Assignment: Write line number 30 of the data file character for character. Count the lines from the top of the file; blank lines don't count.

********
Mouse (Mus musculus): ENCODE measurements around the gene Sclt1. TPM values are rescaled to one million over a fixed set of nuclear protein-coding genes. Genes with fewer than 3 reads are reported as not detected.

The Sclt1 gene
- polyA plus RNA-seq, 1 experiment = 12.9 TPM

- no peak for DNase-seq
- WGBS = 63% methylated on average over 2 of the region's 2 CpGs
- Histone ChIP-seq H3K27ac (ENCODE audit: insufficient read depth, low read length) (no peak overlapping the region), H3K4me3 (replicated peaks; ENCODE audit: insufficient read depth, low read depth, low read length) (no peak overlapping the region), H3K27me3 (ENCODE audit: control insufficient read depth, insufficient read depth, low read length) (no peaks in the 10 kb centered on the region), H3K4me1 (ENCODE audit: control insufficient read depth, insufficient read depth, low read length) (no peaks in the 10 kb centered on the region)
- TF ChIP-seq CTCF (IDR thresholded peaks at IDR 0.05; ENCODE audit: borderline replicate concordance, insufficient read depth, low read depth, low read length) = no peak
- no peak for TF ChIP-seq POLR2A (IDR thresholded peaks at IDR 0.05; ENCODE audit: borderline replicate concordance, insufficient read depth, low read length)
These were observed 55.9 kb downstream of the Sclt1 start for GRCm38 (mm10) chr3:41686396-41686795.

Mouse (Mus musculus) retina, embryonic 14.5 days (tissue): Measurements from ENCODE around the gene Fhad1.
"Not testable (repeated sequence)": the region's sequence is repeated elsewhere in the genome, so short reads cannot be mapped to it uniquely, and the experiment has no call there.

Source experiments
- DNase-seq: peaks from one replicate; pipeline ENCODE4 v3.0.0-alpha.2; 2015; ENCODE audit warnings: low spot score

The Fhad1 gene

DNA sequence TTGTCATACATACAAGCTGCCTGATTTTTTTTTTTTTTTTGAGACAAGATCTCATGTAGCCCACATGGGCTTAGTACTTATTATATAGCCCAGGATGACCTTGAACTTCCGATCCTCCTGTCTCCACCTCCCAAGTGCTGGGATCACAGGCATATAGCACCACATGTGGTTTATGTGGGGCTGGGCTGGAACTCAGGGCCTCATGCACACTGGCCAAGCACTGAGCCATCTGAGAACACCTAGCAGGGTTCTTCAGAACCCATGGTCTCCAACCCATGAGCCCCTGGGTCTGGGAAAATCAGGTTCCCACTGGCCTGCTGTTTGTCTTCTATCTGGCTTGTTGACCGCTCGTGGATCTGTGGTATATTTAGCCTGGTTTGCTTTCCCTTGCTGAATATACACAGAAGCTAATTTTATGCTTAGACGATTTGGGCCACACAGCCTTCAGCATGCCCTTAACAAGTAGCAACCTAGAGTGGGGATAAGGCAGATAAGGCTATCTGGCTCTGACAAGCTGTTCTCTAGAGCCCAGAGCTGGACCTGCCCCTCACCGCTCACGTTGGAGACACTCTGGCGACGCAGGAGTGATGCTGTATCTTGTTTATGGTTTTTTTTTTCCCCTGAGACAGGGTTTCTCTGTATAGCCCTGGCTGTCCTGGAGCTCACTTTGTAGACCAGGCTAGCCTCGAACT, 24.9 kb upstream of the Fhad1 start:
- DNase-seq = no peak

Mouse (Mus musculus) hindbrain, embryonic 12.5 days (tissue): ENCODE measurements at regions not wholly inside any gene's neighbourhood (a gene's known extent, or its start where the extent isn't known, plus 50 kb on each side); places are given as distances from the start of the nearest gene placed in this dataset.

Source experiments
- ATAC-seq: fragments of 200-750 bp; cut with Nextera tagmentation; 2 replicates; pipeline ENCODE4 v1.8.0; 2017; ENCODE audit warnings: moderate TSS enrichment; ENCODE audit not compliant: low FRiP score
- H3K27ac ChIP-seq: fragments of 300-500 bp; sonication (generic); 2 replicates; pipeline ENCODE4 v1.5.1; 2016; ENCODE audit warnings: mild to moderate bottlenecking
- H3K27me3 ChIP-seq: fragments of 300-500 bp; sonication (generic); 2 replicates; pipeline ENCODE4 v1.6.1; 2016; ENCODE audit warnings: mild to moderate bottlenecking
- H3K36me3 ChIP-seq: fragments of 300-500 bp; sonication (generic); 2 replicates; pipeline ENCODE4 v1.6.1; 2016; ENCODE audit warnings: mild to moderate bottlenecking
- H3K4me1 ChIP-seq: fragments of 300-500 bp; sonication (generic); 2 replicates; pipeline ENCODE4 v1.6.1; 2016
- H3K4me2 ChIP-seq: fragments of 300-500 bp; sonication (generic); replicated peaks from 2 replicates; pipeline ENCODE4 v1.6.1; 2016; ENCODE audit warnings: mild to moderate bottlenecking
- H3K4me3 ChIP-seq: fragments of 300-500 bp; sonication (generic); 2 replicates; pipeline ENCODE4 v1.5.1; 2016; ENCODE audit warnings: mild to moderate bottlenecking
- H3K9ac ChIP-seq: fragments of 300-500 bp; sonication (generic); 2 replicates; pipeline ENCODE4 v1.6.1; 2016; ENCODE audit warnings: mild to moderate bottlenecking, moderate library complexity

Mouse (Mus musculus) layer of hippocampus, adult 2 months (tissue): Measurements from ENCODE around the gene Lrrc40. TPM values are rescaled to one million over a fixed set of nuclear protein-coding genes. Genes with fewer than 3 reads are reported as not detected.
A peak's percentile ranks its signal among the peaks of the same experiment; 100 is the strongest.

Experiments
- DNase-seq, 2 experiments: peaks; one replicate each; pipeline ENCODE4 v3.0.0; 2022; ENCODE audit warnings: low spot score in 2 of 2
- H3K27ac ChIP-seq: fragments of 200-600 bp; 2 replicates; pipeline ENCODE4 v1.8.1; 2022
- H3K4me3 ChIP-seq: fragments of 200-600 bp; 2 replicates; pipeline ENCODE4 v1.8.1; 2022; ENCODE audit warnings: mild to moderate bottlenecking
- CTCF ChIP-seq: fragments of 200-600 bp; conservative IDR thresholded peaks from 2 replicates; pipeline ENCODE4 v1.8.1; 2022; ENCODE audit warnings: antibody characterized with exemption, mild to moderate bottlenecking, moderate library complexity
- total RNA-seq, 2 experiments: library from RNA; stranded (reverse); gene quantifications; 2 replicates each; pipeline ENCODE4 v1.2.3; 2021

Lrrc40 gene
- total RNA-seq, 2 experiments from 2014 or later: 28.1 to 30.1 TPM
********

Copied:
- DNase-seq, 2 experiments: peaks; one replicate each; pipeline ENCODE4 v3.0.0; 2022; ENCODE audit warnings: low spot score in 2 of 2